Intended for healthcare professionals

News Roundup [abridged Versions Appear In The Paper Journal]

New York plans to restrict trans fats in restaurants

BMJ 2006; 333 doi: https://doi.org/10.1136/bmj.333.7572.772-d (Published 12 October 2006) Cite this as: BMJ 2006;333:772
  1. Janice Tanne
  1. New York

    New York city, which banned smoking in restaurants three years ago, now wants its restaurants sector—the largest in the United States—to reduce the content of trans fats in its meals. It wants the amount in each serving to be reduced to 0.5 g per serving within the next 18 months.

    A second proposal calls for restaurants with standard menus to post information on energy content of items they serve on their menus or menu boards by March 2007.

    Restaurant meals are a major source of artificial trans fats (trans fatty acids), the city's Department of Health and Mental Hygiene says. A single fast food meal may contain more than 10 g of trans fats, whereas the recommended level is less than 0.5 g per serving.

    Dietary trans fats are found in partially hydrogenated vegetable oils that have been chemically modified. When fried such oils last longer than other oils, and they increase the shelf life of baked goods. They are found in many fried foods, baked foods, margarines, vegetable shortening, and salad dressings.

    “Trans fat causes heart disease,” said Thomas Frieden, New York city's health commissioner. “New Yorkers are consuming a hazardous, artificial substance without their knowledge or consent … [It] is invisible and dangerous, and it can be replaced. While it may take some effort, restaurants can replace trans fat without changing the taste or cost of food. No one will miss it when it's gone.”

    Trans fat raises the concentration of LDL cholesterol and lowers that of HDL cholesterol. A typical US diet contains 5.8 g of trans fat each day. A 150 g serving of chips may contain 8 g of trans fat.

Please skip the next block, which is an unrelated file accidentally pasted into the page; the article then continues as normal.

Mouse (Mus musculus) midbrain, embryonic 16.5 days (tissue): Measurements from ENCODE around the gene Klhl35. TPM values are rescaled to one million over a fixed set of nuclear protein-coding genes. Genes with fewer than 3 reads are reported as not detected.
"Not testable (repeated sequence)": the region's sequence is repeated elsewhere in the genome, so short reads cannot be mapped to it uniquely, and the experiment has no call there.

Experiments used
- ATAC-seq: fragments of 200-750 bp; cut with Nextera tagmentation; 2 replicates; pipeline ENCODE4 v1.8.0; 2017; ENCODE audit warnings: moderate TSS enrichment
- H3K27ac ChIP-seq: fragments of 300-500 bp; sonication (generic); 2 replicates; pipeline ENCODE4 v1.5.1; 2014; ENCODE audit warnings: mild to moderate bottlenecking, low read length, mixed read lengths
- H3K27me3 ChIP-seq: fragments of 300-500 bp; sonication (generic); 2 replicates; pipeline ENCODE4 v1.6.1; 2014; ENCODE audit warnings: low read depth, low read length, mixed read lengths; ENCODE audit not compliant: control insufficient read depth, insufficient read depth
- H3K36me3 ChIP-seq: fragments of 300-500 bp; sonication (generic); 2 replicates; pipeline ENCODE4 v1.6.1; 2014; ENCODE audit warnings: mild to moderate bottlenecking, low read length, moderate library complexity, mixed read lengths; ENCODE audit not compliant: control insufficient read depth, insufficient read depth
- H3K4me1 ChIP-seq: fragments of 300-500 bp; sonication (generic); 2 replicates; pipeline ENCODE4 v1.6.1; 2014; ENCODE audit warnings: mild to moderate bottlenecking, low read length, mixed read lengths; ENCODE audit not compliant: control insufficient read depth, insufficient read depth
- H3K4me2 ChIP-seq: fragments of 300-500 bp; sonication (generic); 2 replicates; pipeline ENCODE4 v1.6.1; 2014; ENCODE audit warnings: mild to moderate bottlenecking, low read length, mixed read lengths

The US Food and Drug Administration has required food manufacturers to list trans fat content on nutritional labels on packaged foods since early this year. However, consumers have no way of knowing the trans fat content of restaurant or takeaway meals.

    A year ago the New York city health department asked all the city's 3500 or more restaurants to reduce or replace trans fat and provided training to help. Some well known restaurants complied, but most did not.

    The board of health, the health department's legislative arm, recommended an amendment to the city's health code. Restaurants would have to reduce trans fat content to 0.5 g per serving. Naturally occurring trans fats in meats and dairy products would not be affected, nor would prepacked items such as sweets.

    After a public hearing the board will issue rules in December. Then restaurants would have six months to reduce their use of cooking oils, shortening, and margarine with trans fats and 18 months to reduce trans fats in other products.

    A restaurant industry spokesman told the New York Times that his group would probably sue the health department. Many restaurants bought partially prepared foods that may have been made with trans fats, he said, and also it would be difficult for small restaurants to comply (http://www.nytimes.com/, 27 Sep, “Some owners uneasy about proposal”).

    The proposals are available at www.nyc.gov/health.

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